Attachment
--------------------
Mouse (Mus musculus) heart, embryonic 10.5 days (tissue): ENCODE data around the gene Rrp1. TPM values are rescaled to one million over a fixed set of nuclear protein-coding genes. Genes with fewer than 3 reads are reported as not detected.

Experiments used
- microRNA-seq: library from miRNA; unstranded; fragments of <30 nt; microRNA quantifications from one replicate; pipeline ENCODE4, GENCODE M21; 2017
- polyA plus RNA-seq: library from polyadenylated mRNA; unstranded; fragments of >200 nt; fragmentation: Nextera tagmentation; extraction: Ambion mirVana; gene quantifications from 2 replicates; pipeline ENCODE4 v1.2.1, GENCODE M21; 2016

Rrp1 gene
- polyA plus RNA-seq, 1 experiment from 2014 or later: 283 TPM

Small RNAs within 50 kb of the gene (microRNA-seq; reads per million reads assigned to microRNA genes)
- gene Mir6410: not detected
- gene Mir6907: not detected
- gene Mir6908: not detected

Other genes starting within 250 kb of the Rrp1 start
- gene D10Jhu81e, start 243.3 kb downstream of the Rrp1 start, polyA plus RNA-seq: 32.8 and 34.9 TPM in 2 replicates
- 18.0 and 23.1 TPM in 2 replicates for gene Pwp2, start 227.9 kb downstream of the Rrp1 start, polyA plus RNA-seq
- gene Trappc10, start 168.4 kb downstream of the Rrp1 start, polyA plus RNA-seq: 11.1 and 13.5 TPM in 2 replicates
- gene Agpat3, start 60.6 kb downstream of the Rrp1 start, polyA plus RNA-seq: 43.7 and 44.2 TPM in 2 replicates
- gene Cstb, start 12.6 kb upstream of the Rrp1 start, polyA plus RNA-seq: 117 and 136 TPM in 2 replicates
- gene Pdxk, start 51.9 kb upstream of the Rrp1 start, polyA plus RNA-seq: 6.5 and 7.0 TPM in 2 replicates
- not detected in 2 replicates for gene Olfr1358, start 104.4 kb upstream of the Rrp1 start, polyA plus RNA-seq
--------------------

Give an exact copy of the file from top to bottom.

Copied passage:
Mouse (Mus musculus) heart, embryonic 10.5 days (tissue): ENCODE data around the gene Rrp1. TPM values are rescaled to one million over a fixed set of nuclear protein-coding genes. Genes with fewer than 3 reads are reported as not detected.

Experiments used
- microRNA-seq: library from miRNA; unstranded; fragments of <30 nt; microRNA quantifications from one replicate; pipeline ENCODE4, GENCODE M21; 2017
- polyA plus RNA-seq: library from polyadenylated mRNA; unstranded; fragments of >200 nt; fragmentation: Nextera tagmentation; extraction: Ambion mirVana; gene quantifications from 2 replicates; pipeline ENCODE4 v1.2.1, GENCODE M21; 2016

Rrp1 gene
- polyA plus RNA-seq, 1 experiment from 2014 or later: 283 TPM

Small RNAs within 50 kb of the gene (microRNA-seq; reads per million reads assigned to microRNA genes)
- gene Mir6410: not detected
- gene Mir6907: not detected
- gene Mir6908: not detected

Other genes starting within 250 kb of the Rrp1 start
- gene D10Jhu81e, start 243.3 kb downstream of the Rrp1 start, polyA plus RNA-seq: 32.8 and 34.9 TPM in 2 replicates
- 18.0 and 23.1 TPM in 2 replicates for gene Pwp2, start 227.9 kb downstream of the Rrp1 start, polyA plus RNA-seq
- gene Trappc10, start 168.4 kb downstream of the Rrp1 start, polyA plus RNA-seq: 11.1 and 13.5 TPM in 2 replicates
- gene Agpat3, start 60.6 kb downstream of the Rrp1 start, polyA plus RNA-seq: 43.7 and 44.2 TPM in 2 replicates
- gene Cstb, start 12.6 kb upstream of the Rrp1 start, polyA plus RNA-seq: 117 and 136 TPM in 2 replicates
- gene Pdxk, start 51.9 kb upstream of the Rrp1 start, polyA plus RNA-seq: 6.5 and 7.0 TPM in 2 replicates
- not detected in 2 replicates for gene Olfr1358, start 104.4 kb upstream of the Rrp1 start, polyA plus RNA-seq